Friday, January 20, 2017

Being incurably curious

I have just passed a lovely sign on the outside of the Wellcome Collection in the Marylebone Road here in London.  Appropriately for its name and for what the Wellcome Collection does, which is focused on medicine and helping the ill, it says in bold letters “Welcome to the Incurably Curious”.  On the bus ride back home I decided that it would be good to adopt this as my own catchphrase, but with a slight modification.  I would amend it slightly to read “Welcome to the Curably Curious”, in honour of my calling as an acupuncturist, because it is our curiosity, in five element terms, which, far from “killing the cat” as the saying goes, helps us to cure.

And curiosity is what we need, an infinite dose of it throughout every minute of our working lives to help us understand our patients better and through this understanding restore them to good health.

I have always been incurably curious, from childhood onwards, staring unashamedly at people to try and fathom what makes them tick and how they relate to others.  I think people have always at some level puzzled me, challenging my Small Intestine to understand what is going on in another person at every new encounter.  I suppose it was therefore only natural that I would eventually gravitate towards a calling which feeds my desire to explore the intricacies of human relationships, however late in my life this was, for I only started practising acupuncture in my mid-40’s, exactly at the midpoint of my life when viewed from my present standpoint.  I am a living example of the dictum that it is never too late to change the direction of one’s life, and that it is often only by passing through the dark days that light begins to shine through.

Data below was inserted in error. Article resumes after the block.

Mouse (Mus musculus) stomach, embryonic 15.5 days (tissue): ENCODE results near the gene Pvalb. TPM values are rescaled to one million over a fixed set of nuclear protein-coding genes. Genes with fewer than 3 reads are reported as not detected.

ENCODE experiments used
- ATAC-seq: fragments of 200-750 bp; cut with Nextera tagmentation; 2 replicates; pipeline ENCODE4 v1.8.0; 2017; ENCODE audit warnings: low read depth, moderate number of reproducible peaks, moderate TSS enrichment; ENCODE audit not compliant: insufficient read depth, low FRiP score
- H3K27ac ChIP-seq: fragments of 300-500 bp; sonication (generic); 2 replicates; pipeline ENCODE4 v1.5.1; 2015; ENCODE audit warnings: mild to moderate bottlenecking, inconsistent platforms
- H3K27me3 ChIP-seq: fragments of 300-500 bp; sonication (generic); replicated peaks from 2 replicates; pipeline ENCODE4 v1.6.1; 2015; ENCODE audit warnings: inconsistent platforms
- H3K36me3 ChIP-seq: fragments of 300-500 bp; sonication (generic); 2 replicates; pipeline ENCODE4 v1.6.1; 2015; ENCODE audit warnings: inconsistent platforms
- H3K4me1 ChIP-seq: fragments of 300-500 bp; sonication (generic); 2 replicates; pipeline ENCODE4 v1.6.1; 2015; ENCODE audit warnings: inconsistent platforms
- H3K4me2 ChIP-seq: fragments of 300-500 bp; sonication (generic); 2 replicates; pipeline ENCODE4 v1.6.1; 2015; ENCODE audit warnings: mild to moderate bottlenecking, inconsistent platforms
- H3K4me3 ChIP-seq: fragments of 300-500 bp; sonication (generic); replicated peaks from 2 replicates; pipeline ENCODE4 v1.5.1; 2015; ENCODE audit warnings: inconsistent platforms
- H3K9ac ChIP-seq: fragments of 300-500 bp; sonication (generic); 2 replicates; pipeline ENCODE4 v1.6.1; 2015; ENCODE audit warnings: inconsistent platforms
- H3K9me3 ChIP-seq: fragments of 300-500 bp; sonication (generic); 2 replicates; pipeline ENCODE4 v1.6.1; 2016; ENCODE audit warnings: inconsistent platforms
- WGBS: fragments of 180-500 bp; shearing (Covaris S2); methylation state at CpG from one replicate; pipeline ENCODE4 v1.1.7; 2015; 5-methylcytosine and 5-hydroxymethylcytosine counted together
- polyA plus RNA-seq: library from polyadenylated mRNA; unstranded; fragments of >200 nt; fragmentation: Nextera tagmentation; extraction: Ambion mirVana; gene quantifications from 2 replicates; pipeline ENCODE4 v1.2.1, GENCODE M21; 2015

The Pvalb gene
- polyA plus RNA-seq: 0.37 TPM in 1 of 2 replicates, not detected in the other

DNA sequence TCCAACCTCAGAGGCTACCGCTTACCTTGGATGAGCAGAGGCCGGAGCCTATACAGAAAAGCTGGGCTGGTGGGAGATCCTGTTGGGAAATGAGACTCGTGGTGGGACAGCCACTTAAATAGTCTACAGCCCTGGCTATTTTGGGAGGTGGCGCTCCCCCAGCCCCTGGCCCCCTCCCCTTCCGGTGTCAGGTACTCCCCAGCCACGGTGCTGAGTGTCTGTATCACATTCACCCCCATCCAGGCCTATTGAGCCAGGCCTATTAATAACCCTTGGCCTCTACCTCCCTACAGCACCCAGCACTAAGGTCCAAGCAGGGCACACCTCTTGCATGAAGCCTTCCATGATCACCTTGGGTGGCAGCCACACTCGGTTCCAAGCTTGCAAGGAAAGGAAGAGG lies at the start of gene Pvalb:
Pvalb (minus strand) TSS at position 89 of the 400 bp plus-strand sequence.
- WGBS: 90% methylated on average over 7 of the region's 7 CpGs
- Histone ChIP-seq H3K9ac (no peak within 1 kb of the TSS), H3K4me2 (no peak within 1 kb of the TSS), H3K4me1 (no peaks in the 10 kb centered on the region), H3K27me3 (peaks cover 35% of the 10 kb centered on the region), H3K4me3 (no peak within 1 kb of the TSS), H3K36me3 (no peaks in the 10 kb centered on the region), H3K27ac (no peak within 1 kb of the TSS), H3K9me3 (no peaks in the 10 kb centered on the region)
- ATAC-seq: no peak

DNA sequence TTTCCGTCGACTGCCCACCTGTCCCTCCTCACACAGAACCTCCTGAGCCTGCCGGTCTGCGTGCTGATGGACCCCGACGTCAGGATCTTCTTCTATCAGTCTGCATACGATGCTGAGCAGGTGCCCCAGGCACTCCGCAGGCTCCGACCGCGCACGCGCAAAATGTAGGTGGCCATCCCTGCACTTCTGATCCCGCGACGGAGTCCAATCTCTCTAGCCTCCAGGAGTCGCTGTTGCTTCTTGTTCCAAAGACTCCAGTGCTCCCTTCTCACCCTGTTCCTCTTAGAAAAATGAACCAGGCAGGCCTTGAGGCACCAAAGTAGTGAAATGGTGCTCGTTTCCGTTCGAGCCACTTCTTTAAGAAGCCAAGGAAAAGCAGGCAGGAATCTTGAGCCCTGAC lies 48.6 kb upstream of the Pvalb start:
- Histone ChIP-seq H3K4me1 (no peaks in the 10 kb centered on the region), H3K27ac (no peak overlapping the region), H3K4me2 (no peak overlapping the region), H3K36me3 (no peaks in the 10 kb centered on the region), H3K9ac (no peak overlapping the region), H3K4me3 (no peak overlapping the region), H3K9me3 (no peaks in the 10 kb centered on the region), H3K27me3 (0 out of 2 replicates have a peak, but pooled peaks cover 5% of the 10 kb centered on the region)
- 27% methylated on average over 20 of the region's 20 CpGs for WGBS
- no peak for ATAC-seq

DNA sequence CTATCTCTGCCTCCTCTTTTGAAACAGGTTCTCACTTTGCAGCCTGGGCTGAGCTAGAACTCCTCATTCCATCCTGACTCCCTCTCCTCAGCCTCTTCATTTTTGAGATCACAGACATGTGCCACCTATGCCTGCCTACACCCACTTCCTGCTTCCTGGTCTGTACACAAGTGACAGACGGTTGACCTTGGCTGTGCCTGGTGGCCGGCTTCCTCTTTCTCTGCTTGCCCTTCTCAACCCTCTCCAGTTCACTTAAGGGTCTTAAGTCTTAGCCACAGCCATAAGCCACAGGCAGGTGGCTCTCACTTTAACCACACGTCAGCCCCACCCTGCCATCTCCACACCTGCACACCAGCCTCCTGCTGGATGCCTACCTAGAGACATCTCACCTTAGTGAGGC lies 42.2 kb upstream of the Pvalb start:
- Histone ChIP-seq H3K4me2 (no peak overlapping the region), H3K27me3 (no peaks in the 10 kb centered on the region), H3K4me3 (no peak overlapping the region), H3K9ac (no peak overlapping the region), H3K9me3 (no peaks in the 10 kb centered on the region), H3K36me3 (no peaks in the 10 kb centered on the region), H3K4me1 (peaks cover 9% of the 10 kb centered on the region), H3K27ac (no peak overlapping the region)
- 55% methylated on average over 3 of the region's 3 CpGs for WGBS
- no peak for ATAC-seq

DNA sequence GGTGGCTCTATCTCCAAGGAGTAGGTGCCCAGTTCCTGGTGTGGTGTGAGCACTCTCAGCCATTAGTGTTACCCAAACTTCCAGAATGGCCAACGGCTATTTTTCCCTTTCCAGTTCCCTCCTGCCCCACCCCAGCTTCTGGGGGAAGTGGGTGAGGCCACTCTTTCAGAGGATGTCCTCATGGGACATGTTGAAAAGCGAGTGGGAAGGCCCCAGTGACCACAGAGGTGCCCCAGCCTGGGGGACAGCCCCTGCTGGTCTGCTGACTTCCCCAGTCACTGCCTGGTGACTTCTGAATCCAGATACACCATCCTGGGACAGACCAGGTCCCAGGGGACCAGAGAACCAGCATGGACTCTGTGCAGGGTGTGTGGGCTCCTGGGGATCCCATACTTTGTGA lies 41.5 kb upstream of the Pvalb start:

For I came across acupuncture, or as I like to think somewhat fancifully, acupuncture found me, at a crossroads in my life, with the early part of my adult life, that of being wife and mother, almost behind me, and the next part hidden behind what seemed to me to be an impenetrable fog.  So the moment when I encountered acupuncture for the first time surprised me with its rightness;  it opened a door wide on to a completely new vision of life which has fascinated me, occupied me and preoccupied me ever since.

As a coda to this blog, I have just read the following passage in a book by Barney Norris called Five Rivers meet on a Wooded Plain (a lovely title in itself). This seems to me to describe very acutely what intrigues me so much about encountering other people:

“So I love watching the way another person holds themselves when they are alone and thinking.  Their actions and postures are windows into the vast and secret worlds below the surface of the day around me, the lives of others.” 

I love the thought of those “vast and secret worlds” which surround me.


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